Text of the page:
Virgin Holidays will no longer sell tickets to SeaWorld amid concerns over animal welfare.
Virgin Holidays has confirmed that it will cease ticket sales to SeaWorld as part of its commitment to end relationships with attractions that keep whales and dolphins in captivity amid animal welfare concerns.
SeaWorld has been increasingly coming under fire and facing high levels of condemnation for animal cruelty ever since the expository documentary Blackfish was released in 2013, with animal welfare campaigners and celebrities alike slamming the parks.
Now Virgin Holidays is joining the fight as Virgin Group, which is headed by Sir Richard Branson, is encouraging customers to ‘see these creatures in the wild’ instead of inside small, enclosed tanks.
According to Virgin Group, the move will result in over 20,000 tickets being removed from sale, however, all existing bookings will be honoured.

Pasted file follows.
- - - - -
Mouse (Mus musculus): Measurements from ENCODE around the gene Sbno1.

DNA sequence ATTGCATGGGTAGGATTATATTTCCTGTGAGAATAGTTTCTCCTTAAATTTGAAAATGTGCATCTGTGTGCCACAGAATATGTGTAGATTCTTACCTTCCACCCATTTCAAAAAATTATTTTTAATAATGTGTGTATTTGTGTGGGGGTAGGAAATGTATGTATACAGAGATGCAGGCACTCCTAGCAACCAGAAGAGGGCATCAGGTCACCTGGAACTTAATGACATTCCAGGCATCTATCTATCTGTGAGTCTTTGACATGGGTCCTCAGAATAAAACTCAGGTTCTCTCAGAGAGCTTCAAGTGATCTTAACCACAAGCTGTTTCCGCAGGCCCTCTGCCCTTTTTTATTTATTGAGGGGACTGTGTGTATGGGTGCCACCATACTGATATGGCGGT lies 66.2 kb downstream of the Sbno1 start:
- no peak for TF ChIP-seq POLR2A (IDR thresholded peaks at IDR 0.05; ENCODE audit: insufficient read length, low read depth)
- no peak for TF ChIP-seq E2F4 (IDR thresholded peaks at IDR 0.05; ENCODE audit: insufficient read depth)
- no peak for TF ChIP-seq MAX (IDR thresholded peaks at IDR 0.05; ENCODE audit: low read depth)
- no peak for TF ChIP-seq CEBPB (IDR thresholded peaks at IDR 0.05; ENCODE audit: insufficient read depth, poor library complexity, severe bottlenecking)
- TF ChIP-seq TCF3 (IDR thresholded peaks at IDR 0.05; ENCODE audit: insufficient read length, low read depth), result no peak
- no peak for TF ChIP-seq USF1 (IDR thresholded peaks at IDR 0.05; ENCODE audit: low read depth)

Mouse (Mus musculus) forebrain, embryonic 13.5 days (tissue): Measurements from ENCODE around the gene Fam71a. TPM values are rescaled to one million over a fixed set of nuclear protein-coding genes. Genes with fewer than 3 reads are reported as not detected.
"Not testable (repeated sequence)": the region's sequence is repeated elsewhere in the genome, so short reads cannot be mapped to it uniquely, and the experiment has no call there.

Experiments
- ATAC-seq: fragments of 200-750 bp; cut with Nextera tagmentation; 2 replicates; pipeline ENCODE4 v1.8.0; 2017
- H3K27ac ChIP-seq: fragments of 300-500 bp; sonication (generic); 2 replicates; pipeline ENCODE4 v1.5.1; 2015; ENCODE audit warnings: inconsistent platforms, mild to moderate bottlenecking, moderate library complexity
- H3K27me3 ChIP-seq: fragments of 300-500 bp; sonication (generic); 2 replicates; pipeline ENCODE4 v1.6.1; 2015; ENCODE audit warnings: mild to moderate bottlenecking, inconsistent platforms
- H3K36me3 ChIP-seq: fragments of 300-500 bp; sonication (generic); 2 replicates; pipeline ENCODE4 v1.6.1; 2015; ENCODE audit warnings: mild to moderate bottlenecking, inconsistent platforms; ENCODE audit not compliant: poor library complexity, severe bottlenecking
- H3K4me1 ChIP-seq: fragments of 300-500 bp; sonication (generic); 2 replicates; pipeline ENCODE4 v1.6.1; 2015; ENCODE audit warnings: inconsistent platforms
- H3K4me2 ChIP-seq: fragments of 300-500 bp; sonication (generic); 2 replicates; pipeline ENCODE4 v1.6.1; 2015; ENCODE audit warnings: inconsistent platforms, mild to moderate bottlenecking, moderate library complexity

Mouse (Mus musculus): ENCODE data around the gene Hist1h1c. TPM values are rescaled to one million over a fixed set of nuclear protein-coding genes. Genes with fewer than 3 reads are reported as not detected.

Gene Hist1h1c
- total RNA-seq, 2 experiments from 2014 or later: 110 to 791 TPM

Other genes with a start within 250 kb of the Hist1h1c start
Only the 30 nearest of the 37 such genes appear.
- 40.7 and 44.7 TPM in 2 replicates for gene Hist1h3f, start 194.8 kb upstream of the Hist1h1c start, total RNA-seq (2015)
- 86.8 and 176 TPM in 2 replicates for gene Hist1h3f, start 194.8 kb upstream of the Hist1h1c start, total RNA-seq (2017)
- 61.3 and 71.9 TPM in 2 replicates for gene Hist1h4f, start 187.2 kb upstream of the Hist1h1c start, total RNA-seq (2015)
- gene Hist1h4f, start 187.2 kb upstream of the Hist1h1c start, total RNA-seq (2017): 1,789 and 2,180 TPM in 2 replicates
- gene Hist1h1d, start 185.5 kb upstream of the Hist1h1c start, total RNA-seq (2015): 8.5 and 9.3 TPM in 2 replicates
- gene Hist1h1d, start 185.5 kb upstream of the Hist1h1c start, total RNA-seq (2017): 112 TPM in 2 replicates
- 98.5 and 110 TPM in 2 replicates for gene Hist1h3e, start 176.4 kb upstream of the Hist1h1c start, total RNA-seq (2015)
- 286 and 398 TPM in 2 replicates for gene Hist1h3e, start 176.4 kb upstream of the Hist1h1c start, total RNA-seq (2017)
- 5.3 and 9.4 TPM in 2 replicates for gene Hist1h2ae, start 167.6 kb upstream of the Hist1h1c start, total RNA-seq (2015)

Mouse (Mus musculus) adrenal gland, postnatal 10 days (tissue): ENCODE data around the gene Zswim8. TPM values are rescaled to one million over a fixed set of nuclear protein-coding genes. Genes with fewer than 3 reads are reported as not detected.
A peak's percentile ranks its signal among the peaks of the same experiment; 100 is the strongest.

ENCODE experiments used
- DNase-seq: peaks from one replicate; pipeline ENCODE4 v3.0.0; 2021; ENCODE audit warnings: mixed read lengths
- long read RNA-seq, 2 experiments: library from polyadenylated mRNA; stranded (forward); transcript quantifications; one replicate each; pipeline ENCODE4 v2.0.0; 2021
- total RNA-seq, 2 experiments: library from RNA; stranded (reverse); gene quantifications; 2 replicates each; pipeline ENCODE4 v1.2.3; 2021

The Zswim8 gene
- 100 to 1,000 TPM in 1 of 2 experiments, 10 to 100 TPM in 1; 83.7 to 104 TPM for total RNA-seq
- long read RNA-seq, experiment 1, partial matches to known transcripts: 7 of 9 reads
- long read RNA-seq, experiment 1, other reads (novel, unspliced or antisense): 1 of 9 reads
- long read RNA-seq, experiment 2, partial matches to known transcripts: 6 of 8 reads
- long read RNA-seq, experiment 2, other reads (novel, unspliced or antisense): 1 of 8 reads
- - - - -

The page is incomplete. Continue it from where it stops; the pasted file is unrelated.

The company has been removing attractions featuring captive cetaceans (which includes whales, dolphins, and porpoises) from its brochure and website over the past year, and instead is focusing on working with partners to help them improve their treatment of the animals in their care.
In a statement, Managing director of Virgin Holidays Joe Thompson said: “We want to actively support this direction by encouraging more responsible wild watching, which puts animal welfare at the heart of things, meaning our customers get to experience these amazing animals with peace of mind and future generations can enjoy these wonderful experiences too.”
Despite tens of thousands of ticket sales to both locations per year, Thomas Cook made the decision to axe all trips to SeaWorld parks.
The decision was a result of customer feedback and communication with animal welfare specialists. Thomas Cook CEO Peter Fankhauser said: ‘We have engaged with a range of animal welfare specialists and taken account of the scientific evidence they have provided. We have also taken feedback from our customers, more than 90 percent of whom said it was important that their holiday company takes animal welfare seriously.’